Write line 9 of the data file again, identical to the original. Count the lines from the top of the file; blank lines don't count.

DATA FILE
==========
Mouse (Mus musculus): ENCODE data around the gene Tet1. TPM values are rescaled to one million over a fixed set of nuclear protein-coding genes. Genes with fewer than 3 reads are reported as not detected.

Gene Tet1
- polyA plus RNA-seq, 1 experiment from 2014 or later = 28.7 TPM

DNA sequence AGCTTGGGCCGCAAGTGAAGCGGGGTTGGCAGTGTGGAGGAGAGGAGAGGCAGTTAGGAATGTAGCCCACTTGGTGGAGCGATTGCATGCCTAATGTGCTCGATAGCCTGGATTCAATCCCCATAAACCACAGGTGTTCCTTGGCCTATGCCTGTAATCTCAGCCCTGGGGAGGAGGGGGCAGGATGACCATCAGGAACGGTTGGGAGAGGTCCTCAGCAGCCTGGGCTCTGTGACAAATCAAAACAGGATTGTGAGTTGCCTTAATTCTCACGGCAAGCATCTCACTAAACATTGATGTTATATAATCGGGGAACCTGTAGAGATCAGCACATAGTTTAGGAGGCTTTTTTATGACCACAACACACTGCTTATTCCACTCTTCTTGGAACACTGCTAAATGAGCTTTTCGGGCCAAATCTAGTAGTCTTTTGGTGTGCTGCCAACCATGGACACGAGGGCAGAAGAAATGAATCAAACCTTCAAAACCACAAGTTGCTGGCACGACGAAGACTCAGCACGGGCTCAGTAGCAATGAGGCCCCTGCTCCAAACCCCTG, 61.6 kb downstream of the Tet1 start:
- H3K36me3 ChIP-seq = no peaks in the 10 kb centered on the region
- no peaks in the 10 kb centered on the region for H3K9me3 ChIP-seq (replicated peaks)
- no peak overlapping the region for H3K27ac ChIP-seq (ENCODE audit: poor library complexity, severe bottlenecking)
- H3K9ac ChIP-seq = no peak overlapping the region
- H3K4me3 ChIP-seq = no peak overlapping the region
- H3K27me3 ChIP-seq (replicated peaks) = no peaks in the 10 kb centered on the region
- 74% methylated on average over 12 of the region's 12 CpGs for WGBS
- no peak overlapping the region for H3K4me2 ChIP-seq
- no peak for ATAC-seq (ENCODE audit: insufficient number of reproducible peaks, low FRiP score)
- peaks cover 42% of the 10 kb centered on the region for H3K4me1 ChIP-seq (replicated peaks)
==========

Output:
- H3K4me3 ChIP-seq = no peak overlapping the region